28 July 2011

Demolition activity has increased by an impressive 219% during the first 6 months of the year:

Much to the delight of industry players, demolition activity numbers have been piling up across the board since the beginning of the year, helping to ease up oversupply problems as much as possible, though, as evidenced by depressed freight rates, still not to much success.

According to a recent report from shipbroker Golden Destiny, demolition activity has increased by an impressive 219% during the first 6 months of the year, compared to the same period of 2010, as capesizes’ underperformance has been enough to prompt ship owners to dispose of their older vessels.

“Average time charter capesize earnings are now hovering at $13,000/day in contrast with July 2009 levels when earnings were averaging at region $60,000/day. Since the beginning of the year, 47 capesize units estimated to have been sent for scrap comparing to only 5 units at a similar period in 2010 and 9 units in 2009. The large appetite for the scrapping of larger size units in the bulk carrier segment is expected to persist till the end of the year as the outlook in the capesize segment remains negative due to oversupply issues and fluctuations in Chinese iron ore demand” said Golden Destiny. 

Bulk carriers scrapped took 38% of the total market share. Also, during the second quarter of the year, the pace of dry bulk demolition activity was 38% higher than the first quarter of the year, accelerating significantly on the back of lower rates.

Overall, the first half of the year ended with 400 vessels in total reported for scrap at a total deadweight of region 18.3 mil of tons with bulk carriers and liners being the most popular scrap candidates. 

The demolition activity in the tanker and container segment has been subdued as there has been a sharp fall of 50% and 77% respectively from the first half of 2010. It seems that investors feel that the fully recovery in these segments is almost upcoming and they wait to see healthier earnings before deciding to send their vessels for disposal.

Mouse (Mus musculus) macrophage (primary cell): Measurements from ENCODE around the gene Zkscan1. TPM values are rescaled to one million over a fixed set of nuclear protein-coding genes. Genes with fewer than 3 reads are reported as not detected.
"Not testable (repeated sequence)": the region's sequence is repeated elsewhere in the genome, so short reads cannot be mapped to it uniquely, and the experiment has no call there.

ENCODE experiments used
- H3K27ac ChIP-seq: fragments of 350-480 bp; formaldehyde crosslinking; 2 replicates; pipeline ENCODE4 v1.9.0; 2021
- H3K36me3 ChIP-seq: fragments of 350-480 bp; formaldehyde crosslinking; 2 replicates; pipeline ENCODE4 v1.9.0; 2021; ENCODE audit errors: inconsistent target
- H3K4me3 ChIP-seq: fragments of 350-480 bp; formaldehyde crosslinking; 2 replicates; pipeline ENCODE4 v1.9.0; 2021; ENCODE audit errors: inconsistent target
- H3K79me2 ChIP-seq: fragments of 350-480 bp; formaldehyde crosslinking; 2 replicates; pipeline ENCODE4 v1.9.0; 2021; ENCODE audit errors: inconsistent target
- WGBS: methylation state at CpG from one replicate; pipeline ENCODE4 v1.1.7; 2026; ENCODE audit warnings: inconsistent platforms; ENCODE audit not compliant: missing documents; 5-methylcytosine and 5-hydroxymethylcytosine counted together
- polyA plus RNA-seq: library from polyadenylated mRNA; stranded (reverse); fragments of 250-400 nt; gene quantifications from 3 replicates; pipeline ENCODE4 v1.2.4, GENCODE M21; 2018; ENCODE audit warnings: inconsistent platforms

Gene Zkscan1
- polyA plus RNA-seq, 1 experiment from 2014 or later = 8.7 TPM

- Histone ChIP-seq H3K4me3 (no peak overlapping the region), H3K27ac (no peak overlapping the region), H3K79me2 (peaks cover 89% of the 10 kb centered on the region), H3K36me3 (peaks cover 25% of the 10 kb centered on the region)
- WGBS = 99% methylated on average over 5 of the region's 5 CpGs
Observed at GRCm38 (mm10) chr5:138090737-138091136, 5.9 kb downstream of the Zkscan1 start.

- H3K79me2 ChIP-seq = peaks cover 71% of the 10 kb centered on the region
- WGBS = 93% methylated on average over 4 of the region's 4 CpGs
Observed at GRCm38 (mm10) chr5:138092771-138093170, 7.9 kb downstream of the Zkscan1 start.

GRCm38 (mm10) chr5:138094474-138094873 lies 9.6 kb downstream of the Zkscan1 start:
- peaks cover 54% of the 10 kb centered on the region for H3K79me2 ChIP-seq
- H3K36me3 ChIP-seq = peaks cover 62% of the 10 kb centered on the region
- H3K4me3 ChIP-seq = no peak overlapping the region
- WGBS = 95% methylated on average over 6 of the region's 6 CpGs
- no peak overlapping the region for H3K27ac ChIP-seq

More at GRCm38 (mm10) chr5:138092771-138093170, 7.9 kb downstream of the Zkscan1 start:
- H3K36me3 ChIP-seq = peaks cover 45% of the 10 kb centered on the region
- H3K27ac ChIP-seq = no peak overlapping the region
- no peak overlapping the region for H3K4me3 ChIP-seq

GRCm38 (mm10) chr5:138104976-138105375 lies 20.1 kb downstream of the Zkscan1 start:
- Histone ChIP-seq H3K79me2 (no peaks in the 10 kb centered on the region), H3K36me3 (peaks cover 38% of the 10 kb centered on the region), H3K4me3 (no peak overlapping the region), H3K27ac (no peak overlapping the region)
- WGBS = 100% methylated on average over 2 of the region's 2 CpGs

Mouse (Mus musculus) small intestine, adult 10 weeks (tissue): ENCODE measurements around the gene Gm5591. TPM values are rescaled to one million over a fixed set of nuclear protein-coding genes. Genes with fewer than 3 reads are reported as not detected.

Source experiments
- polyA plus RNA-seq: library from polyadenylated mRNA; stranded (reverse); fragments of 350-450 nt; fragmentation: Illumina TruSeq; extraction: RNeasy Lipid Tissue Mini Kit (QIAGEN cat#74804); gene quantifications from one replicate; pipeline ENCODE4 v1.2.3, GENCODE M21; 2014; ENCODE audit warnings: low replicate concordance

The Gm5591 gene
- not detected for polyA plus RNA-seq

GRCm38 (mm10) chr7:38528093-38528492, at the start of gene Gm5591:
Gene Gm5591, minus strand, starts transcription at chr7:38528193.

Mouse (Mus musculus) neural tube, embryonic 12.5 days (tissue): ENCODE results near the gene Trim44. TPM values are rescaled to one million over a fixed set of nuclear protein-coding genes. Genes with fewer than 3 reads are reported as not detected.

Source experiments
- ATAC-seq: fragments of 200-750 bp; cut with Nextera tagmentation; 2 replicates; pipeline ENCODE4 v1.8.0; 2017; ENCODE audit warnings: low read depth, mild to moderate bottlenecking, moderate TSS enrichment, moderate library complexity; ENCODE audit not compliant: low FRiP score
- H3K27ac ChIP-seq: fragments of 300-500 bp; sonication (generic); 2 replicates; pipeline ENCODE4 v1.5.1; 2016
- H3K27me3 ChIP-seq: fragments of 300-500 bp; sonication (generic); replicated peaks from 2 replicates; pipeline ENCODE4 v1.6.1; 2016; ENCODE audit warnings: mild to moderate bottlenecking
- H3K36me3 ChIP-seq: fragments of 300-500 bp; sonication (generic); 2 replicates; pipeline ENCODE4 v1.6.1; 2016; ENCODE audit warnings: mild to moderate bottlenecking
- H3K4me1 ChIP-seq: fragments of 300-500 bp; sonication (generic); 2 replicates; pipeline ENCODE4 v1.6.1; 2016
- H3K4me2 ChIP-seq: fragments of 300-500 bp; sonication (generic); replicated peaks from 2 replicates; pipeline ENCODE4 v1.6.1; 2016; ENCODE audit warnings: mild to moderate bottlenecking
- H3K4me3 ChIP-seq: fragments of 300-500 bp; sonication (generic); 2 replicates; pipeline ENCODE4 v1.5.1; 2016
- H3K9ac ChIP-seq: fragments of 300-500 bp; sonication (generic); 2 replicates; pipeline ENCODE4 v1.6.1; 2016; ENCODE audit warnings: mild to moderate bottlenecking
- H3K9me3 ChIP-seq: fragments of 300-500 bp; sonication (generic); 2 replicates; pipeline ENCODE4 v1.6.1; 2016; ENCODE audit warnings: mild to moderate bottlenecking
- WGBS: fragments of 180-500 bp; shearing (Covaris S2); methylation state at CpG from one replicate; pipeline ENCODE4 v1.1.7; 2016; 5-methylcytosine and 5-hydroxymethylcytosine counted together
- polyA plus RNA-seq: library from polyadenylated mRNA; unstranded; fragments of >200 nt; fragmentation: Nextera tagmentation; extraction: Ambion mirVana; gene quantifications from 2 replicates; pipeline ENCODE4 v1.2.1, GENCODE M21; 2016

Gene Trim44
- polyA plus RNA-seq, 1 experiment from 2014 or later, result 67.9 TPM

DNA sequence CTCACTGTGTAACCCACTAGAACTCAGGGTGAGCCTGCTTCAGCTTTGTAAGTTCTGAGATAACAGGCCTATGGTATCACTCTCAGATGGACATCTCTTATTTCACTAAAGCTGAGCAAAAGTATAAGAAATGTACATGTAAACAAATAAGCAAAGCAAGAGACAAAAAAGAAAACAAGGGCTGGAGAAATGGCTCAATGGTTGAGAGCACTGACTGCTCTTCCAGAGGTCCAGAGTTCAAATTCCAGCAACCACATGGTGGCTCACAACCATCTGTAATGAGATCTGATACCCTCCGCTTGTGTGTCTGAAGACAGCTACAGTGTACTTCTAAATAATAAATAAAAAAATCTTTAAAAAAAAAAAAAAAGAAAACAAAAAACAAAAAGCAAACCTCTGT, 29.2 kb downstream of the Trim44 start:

In terms of the reported number of transactions –
(January - June 2011)

The demolition activity has been marked with a 21% decline from a similar period in 2010.

In terms of deadweight –
(January - June 2011)

There has been a 27% increase due to scrapping of larger size units this year.

In terms of scrap prices –

There has been softness recently from the high levels paid in May with Bangladesh now offering more than India, $490/ldt for dry and $515/ldt for wet cargo

However, there are some worries about the trend in the coming weeks and it seems that sellers and buyers wait the new direction before committing to other deals. There is still uncertainly in the Bangladesh market as the decision regarding whether the market will be granted an extension has been set for July 12th. The expectation is that the extension will be granted and ruling is viewed more as a formality, but everyone expects the official green light before sending their vessels to the beaches of Chittagong

In India, there has been a weak sentiment during the last days with levels offered below $500/ldt for dry units and just excess $500/ldt for wet, but bulk carriers, reefers and liners continue to hit the market at firm levels. 

During the year to date -

India has won around 229 vessels in their beaches, down by 18% from similar period 2010 levels. 

Bangladesh is still behind with only 49 units reported but there has been an enormous increase of 290% from the first quarter 2011 levels. 

China tries to narrow the gap with the India subcontinent region but the levels offered are not very attractive, mid $400/ldt for dry and excess mid $400/ldt for wet units, but there are some strong offers for dry units with full spares. Expectations of a strong bounce back of the Chinese demolition market during the Indian monsoon season were not eventually satisfied.

Pakistan has won the smallest share of the scrapping business this year, only 7% comparing to 13% from China. The significant fall in the tanker scrapping business may be the reason behind Pakistan’s slowdown since it holds a competitive advantage in this segment and bulk carriers, liners and reefers had been the most popular scrap candidates for this year” concluded Golden Destiny.

The Piraeus-based shipbroker also said that “as we move towards the 3rd quarter of the year, the feeling is that the scrapping business will continue at firm levels for bulk carriers, while substantial volumes will also be recorded in the tanker and liner segment but at lower ratios. Scrap prices will keep their pace and they may rise again upon the official extension of Bangladeshi market operation, with India winning the largest share of the demolition transactions and Bangladesh to follow”.

Source: Hellenic Shipping News. Nikos Roussanoglou. 27 July 2011

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